I found Supercapitalism particularly compelling. It's an economics book, but explains in plain language why it's so hard to get things done on the environmental front, even though it's good for almost everyone. And, Animal, Vegetable, Miracle was a life changing read. I've bought several of these as gifts and they don't disappoint.

Check it out. Maybe you can add these titles to your post-holiday to-do list!

Monday, December 17, 2007

Baby steps into earth-friendly paints

The watchword for paint in recent years is VOC. It stands for volatile organic compounds, things like benzene and formaldehyde that are used to make interior and exterior paints. Not only are they rough on the areas around the paint factory, they tend to leach gases into your home for months after the walls are freshly painted. Luckily, a lot of companies are now producing paints without so many of those chemicals, such as low-VOC and zero-VOC paints.

Since we have a little one on the way, I thought it'd be a good idea to test one of these paints in the future nursery. I chose Sherwin Williams' low-odor zero-VOC Harmony paint.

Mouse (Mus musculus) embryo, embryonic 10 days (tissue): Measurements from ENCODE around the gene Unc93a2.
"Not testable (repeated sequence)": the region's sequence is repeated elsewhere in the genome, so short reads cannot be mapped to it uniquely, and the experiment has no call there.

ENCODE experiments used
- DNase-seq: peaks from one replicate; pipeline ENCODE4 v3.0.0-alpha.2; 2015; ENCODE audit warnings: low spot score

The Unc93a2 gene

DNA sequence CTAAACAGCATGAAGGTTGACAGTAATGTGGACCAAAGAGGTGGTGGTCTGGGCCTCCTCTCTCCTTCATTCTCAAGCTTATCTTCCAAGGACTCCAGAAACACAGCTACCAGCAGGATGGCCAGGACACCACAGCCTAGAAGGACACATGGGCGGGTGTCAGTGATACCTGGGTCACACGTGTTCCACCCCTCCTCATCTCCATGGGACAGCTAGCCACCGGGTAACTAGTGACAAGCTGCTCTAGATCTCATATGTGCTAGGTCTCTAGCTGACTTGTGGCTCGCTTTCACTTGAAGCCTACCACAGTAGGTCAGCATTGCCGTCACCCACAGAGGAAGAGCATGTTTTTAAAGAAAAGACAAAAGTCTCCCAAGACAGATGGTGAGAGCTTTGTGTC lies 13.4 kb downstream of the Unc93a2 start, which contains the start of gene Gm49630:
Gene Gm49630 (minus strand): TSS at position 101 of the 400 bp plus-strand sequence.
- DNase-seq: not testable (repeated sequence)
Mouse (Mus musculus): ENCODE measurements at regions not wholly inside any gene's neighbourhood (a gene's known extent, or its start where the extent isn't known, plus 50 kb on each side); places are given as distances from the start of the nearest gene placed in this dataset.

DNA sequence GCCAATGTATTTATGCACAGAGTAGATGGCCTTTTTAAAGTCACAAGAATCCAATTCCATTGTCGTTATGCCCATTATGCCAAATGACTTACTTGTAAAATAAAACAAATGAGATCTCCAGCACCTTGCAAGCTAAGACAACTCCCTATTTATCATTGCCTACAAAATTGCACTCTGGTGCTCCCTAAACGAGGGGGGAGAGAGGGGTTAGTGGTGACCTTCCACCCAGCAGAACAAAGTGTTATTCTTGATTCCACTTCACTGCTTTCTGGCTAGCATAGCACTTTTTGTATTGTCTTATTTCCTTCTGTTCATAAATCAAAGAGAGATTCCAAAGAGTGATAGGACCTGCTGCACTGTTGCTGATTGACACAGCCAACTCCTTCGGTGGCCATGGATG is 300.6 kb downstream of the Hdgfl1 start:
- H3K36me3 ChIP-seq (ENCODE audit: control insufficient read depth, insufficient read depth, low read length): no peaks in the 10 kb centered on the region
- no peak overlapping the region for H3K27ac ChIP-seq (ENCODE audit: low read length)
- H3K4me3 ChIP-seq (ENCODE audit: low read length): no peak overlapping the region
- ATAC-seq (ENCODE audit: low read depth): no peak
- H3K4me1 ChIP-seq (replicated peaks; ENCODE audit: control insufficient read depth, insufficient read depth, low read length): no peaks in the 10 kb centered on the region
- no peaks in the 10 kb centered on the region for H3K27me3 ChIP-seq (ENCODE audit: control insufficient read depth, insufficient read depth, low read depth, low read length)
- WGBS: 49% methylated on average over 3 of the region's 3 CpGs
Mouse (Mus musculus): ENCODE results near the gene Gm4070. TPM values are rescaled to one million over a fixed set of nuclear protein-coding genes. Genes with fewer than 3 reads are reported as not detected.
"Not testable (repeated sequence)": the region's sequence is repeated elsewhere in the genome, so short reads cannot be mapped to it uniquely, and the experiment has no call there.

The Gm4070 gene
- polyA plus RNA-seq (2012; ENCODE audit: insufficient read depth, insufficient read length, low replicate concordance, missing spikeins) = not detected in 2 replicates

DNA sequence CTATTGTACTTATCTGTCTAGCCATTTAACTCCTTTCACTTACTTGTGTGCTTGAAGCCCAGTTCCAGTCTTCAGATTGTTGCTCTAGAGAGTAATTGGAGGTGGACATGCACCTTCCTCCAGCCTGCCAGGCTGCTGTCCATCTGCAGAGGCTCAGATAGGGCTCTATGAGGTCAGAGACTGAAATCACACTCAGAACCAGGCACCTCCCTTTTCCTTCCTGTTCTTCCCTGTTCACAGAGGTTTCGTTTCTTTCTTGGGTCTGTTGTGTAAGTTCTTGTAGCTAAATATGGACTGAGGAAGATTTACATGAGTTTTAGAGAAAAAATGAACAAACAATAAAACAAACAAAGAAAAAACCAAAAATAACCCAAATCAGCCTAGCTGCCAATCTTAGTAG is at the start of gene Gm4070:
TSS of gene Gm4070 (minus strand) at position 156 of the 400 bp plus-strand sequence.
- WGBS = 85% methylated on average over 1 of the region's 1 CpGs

Frankly, I was unimpressed. I'm not sure what other brands of similar paint are like. But Harmony smelled worse and stronger than regular acrylic latex paint (even though it claimed to be low odor) and the coverage was not that good. It took three coats of white to get a nice, even finish, even with primed white walls. I've had much better luck with American Tradition and Behr brands.

Harmony also only comes in gallons, so if you only need a quart, for an accent or a project, you are out of luck. Oh well. Back to the drawing board. Next time around I am going to try Benjamin Moore's brand of low-VOC paint.

Friday, December 14, 2007

Babies and climate change

It's time to come clean. We're having our first baby here at the eco ranch. We're almost 6 months along. We've made it through the tests, the scans, and all that stuff, and it looks like it's really going to happen.